While many talk of wanting a return to normal after COVID-19, the National Urban League (NUL), one of the nation’s oldest civil rights organizations, is advocating for a “new normal,” one that is more inclusive and equitable than before coronavirus.
Its recently released annual report, The State of Black America, lays out “three pandemics” that devastated communities of color in 2020-21: racial inequity in the economy, health care, and public safety. Yet the report also outlines ways forward, including for higher education.
“The report is a call to action,” said NUL president Marc H. Morial in an interview with Diverse. “To take the momentum, the energy, the determination of 2020, which we saw in the streets, we saw in the suites, we saw in the ballot boxes, and convert that energy into an effort to attack structural and institutional racism for a new, inclusive normal.”
With research partners at the Brookings Institution, the Johns Hopkins Center for Health Equity, and the Center for Policing, NUL’s publicly available report analyzes how COVID-19, police violence, and an economic crisis amplified underlying structural racism.
The report’s findings note that an ongoing racial wealth gap, alongside steep housing costs and high unemployment, left Black Americans especially vulnerable to the economic collapse in the wake of the pandemic.
“We’re trying to undo about 400 years of slavery, segregation, and institutional racism, or what I call Jimmy Crow,” said Morial, the former mayor of New Orleans. “We had Jim, then we had James [Crow]. James was sophisticated. He pretended not to be racist. But today we have Jimmy. Jimmy tries to stage coups at the Capitol. Jimmy thinks equality is a zero-sum game. He looks at a Black person with a job and thinks he got it over a more qualified white person. He doesn’t understand the universality of rights. Jimmy is as bad as James if not worse.”
Among proposed solutions to the racial wealth gap, an essay in the full report argues student debt should be cancelled. Colleges and universities, once the great equalizers, “have failed to live up to their promise for too many graduates,” wrote Ashley Harrington and Wade Henderson, the essay’s authors.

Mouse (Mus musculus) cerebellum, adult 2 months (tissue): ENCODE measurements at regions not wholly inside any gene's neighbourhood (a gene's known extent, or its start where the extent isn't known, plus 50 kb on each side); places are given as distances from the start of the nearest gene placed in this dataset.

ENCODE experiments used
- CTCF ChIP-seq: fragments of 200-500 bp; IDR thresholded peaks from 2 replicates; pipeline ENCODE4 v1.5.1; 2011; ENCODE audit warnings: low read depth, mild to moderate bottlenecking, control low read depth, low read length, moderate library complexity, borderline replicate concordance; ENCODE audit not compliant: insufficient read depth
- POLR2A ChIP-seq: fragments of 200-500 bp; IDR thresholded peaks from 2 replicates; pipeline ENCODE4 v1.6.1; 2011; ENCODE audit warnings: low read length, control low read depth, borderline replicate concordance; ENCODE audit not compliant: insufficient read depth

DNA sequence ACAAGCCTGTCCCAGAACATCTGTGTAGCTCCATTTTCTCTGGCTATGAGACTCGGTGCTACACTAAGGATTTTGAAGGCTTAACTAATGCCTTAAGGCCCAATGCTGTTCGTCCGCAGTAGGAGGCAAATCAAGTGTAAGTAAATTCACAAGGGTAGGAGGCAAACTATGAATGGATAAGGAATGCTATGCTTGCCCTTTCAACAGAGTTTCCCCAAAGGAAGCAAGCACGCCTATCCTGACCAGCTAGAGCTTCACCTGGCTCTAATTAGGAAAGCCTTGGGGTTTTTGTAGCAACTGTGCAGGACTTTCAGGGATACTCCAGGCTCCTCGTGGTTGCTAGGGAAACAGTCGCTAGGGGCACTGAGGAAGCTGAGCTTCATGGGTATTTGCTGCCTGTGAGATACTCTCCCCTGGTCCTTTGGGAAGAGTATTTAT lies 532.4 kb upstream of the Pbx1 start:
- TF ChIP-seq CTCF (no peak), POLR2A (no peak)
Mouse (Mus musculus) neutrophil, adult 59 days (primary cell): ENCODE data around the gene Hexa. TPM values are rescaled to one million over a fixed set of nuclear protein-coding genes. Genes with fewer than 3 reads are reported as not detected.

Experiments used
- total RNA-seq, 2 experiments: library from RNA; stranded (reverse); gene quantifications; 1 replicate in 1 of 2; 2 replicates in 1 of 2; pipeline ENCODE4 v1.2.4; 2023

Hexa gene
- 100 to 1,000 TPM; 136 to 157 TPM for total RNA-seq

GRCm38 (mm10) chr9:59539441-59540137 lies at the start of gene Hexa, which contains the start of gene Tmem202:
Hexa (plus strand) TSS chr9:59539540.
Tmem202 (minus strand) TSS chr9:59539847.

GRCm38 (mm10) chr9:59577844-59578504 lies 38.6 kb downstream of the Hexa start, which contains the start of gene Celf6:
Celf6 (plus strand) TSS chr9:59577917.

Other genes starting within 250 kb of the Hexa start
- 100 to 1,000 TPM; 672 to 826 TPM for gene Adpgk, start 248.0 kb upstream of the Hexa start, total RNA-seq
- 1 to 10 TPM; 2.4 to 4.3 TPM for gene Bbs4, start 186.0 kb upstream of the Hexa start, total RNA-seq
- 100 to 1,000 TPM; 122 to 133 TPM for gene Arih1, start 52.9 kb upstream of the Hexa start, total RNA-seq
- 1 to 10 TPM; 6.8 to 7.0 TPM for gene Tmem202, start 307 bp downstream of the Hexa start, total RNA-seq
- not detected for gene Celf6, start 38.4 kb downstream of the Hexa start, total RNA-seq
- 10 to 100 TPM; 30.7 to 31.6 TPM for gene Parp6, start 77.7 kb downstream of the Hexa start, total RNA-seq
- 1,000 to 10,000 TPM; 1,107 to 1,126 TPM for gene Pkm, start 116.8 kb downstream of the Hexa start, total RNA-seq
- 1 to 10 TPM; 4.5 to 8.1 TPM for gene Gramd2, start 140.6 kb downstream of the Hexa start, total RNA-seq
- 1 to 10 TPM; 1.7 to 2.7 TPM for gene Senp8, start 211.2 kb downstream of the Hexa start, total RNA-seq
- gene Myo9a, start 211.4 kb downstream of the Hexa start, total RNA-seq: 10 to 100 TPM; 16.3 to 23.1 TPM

“You can’t change what you can’t measure, so having data that helps describe the circumstances in which you live is incredibly important,” said Henderson, who is the interim president of the Leadership Conference on Civil and Human Rights. “Data lets you establish benchmarks and goals to perpetuate change. What we’re looking at in the data is how do we close the racial wealth gap between Blacks and whites? The Pew Research Center said whites have 20 times the wealth of Black Americans.”
The Federal Reserve reported Americans owe a collective $1.7 trillion in student loans, second only to mortgages. People of color disproportionately bear this student loan debt, according to studies Harrington—the federal advocacy director and a senior counsel at the Center for Responsible Lending—and Henderson cited in the report.
“We must start thinking about investments in the future of higher education,” said Morial. “The GI Bill created a mostly white middle class by making college affordable, then the baby boomers built that wealth. I often ask business people, did your daddy or granddaddy get educated on the GI Bill? Many of them did. But you need to see that pipeline of progress to understand that not everyone is starting on second base.”
To Morial, the Biden administration has promising ideas on higher education reform, such as student debt forgiveness possibilities. Yet more needs to be done.
“We’re on the brink of a renaissance for many HBCUs. We’re seeing the beginnings of new support and interest in them,” said Morial of recent multimillion-dollar gifts to several Historically Black Colleges and Universities. “That’s positive, but that support needs to be sustained. You also still have many institutions saying the right things, but they have got to follow through. Like recruiting more Black students. Or providing more support to disadvantaged students.”
As for attaining racial equity across society, not only in higher education, Morial remains hopeful with a long view.
“We need to have a sense of urgency, but we can’t expect to change the world in one year,” he said. “It will require a lot of intellectual and political firepower.”
Jennifer Jones Austin, CEO of the Federation of Protestant Welfare Agencies, agrees.
“We have to appreciate that for so long we have been made to feel that racism is one individual’s beliefs and attitudes to another. We did not center on the system itself,” she said during a panel held last week to discuss the report’s findings. “We did not center on the fact that this society is built on the premises of white supremacy. The laws, the policies, the practices all flow from that.”
Rebecca Kelliher can be reached at firstname.lastname@example.org